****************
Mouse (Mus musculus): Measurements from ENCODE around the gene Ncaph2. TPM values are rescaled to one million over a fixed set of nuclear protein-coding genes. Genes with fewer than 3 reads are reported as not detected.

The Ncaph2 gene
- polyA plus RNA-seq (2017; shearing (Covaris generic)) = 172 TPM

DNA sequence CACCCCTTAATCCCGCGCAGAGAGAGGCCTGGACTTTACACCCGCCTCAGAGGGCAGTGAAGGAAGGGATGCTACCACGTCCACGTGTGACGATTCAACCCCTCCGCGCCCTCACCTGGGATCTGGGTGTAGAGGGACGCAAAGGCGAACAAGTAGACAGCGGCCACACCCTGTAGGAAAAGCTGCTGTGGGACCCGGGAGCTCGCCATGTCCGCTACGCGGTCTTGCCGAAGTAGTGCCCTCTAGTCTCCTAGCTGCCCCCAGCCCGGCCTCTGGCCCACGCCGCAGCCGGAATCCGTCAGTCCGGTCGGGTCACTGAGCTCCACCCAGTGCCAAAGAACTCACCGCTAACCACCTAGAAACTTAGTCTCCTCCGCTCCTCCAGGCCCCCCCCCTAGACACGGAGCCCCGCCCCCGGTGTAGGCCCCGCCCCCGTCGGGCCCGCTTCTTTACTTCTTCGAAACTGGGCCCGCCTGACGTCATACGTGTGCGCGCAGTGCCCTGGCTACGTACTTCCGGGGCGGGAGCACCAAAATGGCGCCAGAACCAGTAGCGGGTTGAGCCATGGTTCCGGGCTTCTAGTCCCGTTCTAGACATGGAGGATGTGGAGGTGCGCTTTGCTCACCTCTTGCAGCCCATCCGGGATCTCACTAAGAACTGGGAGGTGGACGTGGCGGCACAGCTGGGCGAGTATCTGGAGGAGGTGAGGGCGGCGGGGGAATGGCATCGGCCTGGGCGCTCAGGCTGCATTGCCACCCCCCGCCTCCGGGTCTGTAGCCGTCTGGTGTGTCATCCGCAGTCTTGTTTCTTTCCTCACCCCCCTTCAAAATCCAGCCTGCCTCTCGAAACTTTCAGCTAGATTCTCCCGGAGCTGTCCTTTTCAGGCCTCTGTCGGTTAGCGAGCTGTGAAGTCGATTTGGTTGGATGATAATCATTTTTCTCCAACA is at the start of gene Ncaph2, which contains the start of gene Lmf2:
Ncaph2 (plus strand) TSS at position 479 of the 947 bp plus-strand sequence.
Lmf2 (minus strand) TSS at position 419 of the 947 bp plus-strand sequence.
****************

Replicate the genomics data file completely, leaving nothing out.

Mouse (Mus musculus): Measurements from ENCODE around the gene Ncaph2. TPM values are rescaled to one million over a fixed set of nuclear protein-coding genes. Genes with fewer than 3 reads are reported as not detected.

The Ncaph2 gene
- polyA plus RNA-seq (2017; shearing (Covaris generic)) = 172 TPM

DNA sequence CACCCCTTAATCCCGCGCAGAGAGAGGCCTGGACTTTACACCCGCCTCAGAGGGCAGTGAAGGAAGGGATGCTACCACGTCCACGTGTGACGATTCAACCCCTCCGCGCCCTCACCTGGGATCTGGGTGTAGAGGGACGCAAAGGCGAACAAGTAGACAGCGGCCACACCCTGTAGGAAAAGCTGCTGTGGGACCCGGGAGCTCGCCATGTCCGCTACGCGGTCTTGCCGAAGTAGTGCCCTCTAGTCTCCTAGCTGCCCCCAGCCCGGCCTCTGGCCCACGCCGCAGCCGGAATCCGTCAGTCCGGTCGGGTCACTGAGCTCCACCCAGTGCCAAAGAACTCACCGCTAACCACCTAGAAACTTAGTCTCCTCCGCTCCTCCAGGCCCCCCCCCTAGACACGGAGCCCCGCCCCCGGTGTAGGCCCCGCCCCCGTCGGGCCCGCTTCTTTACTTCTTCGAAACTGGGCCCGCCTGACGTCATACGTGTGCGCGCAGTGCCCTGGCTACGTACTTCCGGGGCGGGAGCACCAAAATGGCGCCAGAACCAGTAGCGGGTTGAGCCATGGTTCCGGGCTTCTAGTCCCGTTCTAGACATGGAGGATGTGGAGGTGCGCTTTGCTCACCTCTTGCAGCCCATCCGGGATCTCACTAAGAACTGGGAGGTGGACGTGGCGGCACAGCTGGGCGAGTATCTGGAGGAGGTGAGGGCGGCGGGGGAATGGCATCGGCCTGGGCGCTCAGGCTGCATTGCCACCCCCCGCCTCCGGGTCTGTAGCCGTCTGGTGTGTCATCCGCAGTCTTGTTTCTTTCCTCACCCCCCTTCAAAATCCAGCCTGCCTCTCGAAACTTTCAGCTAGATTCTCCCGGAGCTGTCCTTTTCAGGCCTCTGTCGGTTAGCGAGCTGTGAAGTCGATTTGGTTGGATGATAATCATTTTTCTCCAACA is at the start of gene Ncaph2, which contains the start of gene Lmf2:
Ncaph2 (plus strand) TSS at position 479 of the 947 bp plus-strand sequence.
Lmf2 (minus strand) TSS at position 419 of the 947 bp plus-strand sequence.